Clinical inertia, reverse clinical inertia, and medication non-adherence in type 2 diabetes
- 225 Downloads
Clinical inertia and medication non-adherence are thought to contribute largely to the suboptimal glycemic control in many patients with type 2 diabetes. The present review explores the relations between A1C targets, clinical inertia and medication non-adherence in type 2 diabetes.
We searched PubMed for English-language studies published from 2001 through June 1, 2018. We also manually searched the references of selected articles, reviews, meta-analyses, and practice guidelines. Selected articles were mutually agreed upon by the authors.
Clinical inertia is the failure of clinicians to initiate or intensify therapy when indicated, while medication non-adherence is the failure of patients to start or continue therapy that a clinician has recommended. Although clinical inertia may occur at all stages of diabetes treatment, the longest delays were reported for initiation or intensification of insulin. Medication non-adherence to antidiabetic drugs may range from 53 to 65% at 1 year and may be responsible for uncontrolled A1C in about 23% of cases. Reverse clinical inertia can be acknowledged as the failure to reduce or change therapy when no longer needed or indicated. Clinical inertia and medication non-adherence are difficult to address: clinician-and patient-targeted educational programs, more connected communications between clinicians and patients, the help of other health professional figures (nurse, pharmacist) have been explored with mixed results.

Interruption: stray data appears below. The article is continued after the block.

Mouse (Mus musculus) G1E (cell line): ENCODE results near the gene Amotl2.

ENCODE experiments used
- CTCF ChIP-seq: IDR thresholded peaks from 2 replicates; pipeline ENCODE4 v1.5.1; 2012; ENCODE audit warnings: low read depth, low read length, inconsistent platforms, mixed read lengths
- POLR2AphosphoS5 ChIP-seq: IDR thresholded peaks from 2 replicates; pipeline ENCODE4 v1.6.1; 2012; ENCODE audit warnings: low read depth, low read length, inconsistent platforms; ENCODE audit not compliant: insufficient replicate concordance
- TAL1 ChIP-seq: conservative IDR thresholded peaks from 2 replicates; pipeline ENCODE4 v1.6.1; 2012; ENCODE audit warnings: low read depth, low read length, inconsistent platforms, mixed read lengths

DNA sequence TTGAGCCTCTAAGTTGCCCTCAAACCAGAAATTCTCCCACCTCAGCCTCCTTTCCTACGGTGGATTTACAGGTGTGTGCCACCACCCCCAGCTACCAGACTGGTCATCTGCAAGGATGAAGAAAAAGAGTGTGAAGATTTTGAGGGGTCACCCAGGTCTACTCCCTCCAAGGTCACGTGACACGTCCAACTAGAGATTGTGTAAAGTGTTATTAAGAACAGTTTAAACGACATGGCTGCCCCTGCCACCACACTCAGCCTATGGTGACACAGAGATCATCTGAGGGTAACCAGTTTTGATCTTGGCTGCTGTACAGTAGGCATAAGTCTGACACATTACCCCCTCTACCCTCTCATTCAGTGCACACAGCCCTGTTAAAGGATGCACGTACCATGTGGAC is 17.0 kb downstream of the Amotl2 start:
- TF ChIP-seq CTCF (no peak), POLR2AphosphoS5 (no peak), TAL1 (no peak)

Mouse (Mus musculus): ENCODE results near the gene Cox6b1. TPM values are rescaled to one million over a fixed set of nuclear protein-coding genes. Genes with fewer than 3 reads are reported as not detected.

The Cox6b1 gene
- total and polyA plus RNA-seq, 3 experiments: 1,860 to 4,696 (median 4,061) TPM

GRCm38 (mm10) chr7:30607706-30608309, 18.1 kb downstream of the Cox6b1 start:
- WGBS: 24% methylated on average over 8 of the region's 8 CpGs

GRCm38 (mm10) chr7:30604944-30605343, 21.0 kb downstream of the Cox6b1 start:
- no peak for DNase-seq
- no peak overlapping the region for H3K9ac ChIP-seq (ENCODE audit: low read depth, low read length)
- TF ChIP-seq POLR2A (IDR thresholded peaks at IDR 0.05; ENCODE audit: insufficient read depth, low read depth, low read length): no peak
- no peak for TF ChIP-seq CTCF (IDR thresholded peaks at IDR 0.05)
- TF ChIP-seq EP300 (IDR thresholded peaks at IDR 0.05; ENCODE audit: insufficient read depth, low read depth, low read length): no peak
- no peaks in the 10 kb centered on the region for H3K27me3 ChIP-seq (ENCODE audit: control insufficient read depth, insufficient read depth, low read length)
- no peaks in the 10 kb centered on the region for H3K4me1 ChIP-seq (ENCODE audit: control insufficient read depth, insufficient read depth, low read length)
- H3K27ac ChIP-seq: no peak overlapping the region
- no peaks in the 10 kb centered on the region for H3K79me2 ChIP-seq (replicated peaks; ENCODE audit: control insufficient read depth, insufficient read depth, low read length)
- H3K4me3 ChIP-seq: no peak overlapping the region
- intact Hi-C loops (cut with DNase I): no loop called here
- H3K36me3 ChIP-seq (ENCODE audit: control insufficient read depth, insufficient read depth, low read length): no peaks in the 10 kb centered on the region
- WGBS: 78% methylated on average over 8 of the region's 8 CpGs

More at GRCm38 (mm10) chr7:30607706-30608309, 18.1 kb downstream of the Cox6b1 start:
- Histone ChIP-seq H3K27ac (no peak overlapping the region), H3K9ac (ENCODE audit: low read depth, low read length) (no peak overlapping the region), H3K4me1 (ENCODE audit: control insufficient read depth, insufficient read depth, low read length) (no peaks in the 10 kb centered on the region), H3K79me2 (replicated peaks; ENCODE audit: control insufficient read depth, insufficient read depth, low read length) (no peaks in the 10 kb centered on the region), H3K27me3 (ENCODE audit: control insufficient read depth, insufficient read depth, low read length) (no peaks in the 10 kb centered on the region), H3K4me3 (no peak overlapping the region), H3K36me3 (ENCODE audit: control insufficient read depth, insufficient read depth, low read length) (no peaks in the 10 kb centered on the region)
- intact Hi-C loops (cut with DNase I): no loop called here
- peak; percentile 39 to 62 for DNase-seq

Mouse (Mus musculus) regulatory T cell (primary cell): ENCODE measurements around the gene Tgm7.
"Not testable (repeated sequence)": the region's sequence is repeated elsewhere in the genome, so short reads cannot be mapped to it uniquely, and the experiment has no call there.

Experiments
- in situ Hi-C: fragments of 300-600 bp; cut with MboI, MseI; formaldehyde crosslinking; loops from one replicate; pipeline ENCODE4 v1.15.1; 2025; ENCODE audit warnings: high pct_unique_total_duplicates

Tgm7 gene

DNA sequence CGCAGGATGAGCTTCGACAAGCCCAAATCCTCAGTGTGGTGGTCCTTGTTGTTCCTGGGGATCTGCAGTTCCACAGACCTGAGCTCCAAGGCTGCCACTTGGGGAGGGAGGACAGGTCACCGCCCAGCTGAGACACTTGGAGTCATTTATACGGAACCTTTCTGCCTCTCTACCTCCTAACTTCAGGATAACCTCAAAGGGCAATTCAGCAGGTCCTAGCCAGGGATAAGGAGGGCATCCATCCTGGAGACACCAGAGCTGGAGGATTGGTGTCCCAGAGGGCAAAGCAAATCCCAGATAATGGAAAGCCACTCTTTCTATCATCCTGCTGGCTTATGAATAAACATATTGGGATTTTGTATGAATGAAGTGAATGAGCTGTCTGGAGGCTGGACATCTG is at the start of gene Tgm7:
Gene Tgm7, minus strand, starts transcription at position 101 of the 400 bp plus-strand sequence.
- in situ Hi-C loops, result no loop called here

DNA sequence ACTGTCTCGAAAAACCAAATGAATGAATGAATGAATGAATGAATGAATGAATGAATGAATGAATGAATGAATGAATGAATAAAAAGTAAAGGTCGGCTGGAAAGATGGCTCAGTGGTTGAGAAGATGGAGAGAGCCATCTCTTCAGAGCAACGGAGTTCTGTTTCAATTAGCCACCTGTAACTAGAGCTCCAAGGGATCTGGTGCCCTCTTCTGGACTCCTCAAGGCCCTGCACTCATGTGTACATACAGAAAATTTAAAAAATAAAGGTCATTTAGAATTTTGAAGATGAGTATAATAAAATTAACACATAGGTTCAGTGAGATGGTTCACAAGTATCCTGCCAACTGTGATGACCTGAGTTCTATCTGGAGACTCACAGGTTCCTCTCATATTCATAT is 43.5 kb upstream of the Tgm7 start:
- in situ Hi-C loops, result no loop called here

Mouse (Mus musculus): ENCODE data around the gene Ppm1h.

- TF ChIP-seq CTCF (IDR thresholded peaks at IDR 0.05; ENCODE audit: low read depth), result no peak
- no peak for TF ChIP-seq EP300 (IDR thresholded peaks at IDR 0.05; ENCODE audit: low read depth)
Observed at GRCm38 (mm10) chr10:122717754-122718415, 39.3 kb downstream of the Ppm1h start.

Both clinical inertia and medication non-adherence remain significant barriers to optimal glycemic targets in type 2 diabetes. Moreover, part of clinical inertia may be a way through which clinicians face current uncertainty in medicine, including some dissonance among therapeutic guidelines. Scientific associations should find an agreement about how to measure and report clinical inertia in clinical practice and should exhort clinicians to consider reverse clinical inertia as a cause of persisting inappropriate therapy in vulnerable patients.
KeywordsClinical inertia Rreverse clinical inertia Medication non-adherence Failing HbA1c targets
All authors contributed equally to this review.
The present research was supported in part by the Department of Medical, Surgical, Neurological, Metabolic Sciences and Aging, and the “Associazione Salute con Stile”, Naples, Italy.
Compliance with ethical standards
Conflict of interest
D.G. received honoraria for speaking at meetings from Novartis, Sanofi-Aventis, Lilly, AstraZeneca. M.I.M. received honoraria for speaking at meetings from Astra-Zeneca, Sanofi-Aventis. G.B.declared no conflict of interest. K.E. received honoraria for speaking at meetings from Novartis, Sanofi-Aventis, Lilly, AstraZeneca, Boehringer Ingelheim.
This manuscript is a review of the literature and does not contain original research either on animal or on human subjects.
For this type of manuscript, informed consent is not required.
- 9.Zoungas S, Arima H, Gerstein HC et al (2017) Collaborators on Trials of Lowering Glucose (CONTROL) group. Effects of intensive glucose control on microvascular outcomes in patients with type 2 diabetes: a meta-analysis of individual participant data from randomized controlled trials. Lancet Diabetes Endocrinol 5:431–437CrossRefGoogle Scholar